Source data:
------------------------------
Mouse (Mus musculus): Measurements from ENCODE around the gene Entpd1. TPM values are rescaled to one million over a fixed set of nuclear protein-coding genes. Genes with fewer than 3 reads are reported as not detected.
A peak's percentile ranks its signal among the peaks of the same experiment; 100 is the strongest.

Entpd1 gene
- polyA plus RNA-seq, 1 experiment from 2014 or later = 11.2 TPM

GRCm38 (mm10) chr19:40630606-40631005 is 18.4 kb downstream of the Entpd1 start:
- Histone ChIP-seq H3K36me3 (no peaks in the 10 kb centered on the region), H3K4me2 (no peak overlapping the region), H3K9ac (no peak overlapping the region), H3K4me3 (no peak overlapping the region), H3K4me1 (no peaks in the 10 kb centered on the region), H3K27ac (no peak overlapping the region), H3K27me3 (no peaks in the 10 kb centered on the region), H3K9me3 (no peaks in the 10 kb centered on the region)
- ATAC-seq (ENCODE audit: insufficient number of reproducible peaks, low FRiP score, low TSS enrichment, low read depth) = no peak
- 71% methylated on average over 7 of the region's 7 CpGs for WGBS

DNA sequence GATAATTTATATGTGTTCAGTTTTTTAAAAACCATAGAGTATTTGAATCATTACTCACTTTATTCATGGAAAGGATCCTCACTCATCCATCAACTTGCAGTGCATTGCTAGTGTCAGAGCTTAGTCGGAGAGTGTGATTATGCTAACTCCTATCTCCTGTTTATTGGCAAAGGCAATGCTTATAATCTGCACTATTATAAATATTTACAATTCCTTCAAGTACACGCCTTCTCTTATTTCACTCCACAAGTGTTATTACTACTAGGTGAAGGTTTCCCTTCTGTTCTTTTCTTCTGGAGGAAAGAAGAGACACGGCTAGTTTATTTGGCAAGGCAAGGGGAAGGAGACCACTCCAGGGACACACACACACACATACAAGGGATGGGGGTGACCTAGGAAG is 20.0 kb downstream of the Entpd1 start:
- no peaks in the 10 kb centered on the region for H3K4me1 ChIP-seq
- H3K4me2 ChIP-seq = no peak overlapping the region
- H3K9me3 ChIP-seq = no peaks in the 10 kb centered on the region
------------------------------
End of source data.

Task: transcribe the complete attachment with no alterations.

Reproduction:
Mouse (Mus musculus): Measurements from ENCODE around the gene Entpd1. TPM values are rescaled to one million over a fixed set of nuclear protein-coding genes. Genes with fewer than 3 reads are reported as not detected.
A peak's percentile ranks its signal among the peaks of the same experiment; 100 is the strongest.

Entpd1 gene
- polyA plus RNA-seq, 1 experiment from 2014 or later = 11.2 TPM

GRCm38 (mm10) chr19:40630606-40631005 is 18.4 kb downstream of the Entpd1 start:
- Histone ChIP-seq H3K36me3 (no peaks in the 10 kb centered on the region), H3K4me2 (no peak overlapping the region), H3K9ac (no peak overlapping the region), H3K4me3 (no peak overlapping the region), H3K4me1 (no peaks in the 10 kb centered on the region), H3K27ac (no peak overlapping the region), H3K27me3 (no peaks in the 10 kb centered on the region), H3K9me3 (no peaks in the 10 kb centered on the region)
- ATAC-seq (ENCODE audit: insufficient number of reproducible peaks, low FRiP score, low TSS enrichment, low read depth) = no peak
- 71% methylated on average over 7 of the region's 7 CpGs for WGBS

DNA sequence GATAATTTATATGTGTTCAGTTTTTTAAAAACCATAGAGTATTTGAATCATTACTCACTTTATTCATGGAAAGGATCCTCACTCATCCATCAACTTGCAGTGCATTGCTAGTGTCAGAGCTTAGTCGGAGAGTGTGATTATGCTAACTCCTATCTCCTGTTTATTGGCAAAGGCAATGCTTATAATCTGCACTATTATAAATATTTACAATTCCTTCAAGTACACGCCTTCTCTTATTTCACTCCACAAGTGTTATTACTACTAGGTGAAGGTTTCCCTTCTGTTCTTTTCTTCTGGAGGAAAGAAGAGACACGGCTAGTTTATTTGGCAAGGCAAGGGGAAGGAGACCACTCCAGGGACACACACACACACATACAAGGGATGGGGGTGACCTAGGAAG is 20.0 kb downstream of the Entpd1 start:
- no peaks in the 10 kb centered on the region for H3K4me1 ChIP-seq
- H3K4me2 ChIP-seq = no peak overlapping the region
- H3K9me3 ChIP-seq = no peaks in the 10 kb centered on the region